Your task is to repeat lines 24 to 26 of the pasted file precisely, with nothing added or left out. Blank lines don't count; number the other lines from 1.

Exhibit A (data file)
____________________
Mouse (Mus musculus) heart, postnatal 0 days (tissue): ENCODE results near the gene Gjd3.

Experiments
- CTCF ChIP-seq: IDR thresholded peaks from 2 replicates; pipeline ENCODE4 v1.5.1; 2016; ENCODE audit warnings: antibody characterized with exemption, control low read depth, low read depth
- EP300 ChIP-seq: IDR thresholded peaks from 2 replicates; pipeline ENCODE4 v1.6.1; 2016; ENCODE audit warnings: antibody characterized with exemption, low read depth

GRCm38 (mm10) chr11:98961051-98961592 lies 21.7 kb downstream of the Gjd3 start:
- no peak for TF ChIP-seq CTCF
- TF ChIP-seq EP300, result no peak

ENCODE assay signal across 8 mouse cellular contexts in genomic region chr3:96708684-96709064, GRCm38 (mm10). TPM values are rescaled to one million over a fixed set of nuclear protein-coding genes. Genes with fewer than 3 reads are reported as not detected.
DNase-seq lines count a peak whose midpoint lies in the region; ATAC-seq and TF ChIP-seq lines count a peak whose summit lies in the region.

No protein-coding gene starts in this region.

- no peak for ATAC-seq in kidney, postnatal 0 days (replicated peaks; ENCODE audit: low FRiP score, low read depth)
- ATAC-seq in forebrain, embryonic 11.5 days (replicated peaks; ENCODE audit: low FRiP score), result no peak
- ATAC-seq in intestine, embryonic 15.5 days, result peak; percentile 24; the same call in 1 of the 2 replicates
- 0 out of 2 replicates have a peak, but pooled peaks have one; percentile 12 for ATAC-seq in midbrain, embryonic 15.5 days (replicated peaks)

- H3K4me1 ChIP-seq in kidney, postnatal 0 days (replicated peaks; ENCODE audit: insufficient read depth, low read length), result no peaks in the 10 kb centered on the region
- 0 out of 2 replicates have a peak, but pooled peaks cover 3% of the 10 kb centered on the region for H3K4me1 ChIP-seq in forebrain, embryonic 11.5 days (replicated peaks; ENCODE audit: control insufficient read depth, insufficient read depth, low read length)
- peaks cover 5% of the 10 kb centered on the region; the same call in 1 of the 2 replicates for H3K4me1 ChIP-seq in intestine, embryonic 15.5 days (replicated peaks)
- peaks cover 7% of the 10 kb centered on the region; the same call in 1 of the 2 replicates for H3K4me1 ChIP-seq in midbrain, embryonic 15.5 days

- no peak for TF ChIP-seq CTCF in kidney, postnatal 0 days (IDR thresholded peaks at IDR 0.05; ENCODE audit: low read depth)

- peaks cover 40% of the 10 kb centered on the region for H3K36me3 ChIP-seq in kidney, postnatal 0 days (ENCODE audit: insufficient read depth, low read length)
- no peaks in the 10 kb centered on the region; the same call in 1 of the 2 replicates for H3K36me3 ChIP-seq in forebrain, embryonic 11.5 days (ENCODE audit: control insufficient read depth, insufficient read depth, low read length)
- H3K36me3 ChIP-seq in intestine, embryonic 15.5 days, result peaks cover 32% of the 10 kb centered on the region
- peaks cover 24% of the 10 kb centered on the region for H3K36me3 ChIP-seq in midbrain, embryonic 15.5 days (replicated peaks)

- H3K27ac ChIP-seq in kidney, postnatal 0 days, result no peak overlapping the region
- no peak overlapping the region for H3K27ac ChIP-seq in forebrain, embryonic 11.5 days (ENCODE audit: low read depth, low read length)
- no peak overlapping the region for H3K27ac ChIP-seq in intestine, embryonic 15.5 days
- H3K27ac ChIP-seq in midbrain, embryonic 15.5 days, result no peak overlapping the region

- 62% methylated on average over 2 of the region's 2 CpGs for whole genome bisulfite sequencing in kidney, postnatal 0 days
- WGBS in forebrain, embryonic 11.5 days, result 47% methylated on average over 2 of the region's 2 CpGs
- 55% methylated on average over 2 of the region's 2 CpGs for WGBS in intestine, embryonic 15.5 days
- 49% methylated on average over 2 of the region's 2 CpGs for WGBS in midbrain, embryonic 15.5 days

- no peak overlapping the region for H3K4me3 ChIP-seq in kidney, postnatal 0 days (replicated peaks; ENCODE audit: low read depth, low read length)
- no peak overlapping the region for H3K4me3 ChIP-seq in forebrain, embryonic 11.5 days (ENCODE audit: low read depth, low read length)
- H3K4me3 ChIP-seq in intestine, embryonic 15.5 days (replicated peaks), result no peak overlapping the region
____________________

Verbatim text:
- H3K27ac ChIP-seq in kidney, postnatal 0 days, result no peak overlapping the region
- no peak overlapping the region for H3K27ac ChIP-seq in forebrain, embryonic 11.5 days (ENCODE audit: low read depth, low read length)
- no peak overlapping the region for H3K27ac ChIP-seq in intestine, embryonic 15.5 days